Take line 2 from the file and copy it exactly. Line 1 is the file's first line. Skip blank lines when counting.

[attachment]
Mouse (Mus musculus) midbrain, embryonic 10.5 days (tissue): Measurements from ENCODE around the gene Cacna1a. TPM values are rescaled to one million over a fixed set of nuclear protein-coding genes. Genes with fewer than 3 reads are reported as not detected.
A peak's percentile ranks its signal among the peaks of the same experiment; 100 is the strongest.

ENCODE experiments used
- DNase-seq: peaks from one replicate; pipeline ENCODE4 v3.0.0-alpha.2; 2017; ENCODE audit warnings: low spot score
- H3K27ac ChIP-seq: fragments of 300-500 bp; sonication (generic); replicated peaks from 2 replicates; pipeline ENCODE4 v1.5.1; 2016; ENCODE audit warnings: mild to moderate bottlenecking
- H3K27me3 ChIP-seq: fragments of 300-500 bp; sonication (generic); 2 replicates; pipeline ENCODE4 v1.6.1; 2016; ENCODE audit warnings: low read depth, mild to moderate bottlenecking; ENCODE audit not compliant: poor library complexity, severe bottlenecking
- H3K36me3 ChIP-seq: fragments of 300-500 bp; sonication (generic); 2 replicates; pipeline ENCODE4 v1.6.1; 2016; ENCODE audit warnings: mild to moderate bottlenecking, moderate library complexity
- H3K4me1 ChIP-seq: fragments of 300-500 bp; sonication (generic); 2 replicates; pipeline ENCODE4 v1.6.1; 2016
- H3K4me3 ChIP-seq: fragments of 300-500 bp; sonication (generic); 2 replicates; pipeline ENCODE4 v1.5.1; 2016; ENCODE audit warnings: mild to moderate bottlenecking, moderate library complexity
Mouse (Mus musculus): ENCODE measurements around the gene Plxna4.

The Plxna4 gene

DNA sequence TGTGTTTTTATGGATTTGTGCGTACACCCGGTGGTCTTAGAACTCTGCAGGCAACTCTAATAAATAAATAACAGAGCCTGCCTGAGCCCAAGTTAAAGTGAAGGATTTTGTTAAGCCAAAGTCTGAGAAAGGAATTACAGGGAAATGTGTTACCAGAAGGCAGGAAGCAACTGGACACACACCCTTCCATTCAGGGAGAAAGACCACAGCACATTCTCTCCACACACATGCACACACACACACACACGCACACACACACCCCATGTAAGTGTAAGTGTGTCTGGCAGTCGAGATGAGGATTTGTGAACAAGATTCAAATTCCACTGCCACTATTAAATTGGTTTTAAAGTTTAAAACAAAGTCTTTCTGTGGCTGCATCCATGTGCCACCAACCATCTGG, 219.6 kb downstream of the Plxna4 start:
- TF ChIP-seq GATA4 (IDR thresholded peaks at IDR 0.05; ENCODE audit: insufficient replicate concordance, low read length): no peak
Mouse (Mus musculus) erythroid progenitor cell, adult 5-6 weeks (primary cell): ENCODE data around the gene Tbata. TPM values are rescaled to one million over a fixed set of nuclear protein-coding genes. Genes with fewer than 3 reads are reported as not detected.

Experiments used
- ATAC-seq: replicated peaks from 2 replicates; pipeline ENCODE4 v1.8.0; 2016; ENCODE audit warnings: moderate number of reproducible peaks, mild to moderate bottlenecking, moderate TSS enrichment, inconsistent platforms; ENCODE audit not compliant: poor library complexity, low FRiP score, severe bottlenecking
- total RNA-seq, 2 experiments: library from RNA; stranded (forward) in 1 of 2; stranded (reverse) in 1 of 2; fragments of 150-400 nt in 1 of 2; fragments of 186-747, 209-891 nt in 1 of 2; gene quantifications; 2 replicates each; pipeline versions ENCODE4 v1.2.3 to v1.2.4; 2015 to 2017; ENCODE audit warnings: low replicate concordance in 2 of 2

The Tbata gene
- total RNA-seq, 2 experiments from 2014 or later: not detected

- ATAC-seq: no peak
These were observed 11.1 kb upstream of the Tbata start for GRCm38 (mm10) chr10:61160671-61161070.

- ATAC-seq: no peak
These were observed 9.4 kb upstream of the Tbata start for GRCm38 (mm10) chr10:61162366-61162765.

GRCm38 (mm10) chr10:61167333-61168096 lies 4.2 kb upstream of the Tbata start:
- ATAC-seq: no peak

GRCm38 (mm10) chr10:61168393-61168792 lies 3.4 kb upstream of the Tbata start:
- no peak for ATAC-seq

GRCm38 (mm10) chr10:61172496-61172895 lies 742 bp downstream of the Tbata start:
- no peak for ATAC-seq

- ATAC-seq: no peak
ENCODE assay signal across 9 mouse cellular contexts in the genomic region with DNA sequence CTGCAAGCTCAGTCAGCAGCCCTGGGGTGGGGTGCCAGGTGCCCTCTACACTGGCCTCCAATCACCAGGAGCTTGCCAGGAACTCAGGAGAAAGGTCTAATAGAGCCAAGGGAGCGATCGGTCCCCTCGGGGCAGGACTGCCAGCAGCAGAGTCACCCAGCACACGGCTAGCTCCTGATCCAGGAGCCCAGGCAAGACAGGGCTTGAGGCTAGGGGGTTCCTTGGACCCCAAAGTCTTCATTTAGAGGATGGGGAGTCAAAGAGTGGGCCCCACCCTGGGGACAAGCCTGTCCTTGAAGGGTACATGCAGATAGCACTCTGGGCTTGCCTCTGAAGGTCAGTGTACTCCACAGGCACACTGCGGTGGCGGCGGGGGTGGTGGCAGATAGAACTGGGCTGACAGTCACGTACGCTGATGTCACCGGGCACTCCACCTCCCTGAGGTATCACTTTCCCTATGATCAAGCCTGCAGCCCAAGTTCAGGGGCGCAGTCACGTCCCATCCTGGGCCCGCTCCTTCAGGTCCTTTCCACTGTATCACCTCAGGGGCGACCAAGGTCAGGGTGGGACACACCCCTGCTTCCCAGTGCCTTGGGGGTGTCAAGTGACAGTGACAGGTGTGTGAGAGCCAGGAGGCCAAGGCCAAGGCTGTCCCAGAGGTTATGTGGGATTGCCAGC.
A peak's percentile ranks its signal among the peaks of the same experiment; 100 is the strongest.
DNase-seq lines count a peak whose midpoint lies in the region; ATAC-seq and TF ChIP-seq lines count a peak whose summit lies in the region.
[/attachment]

A peak's percentile ranks its signal among the peaks of the same experiment; 100 is the strongest.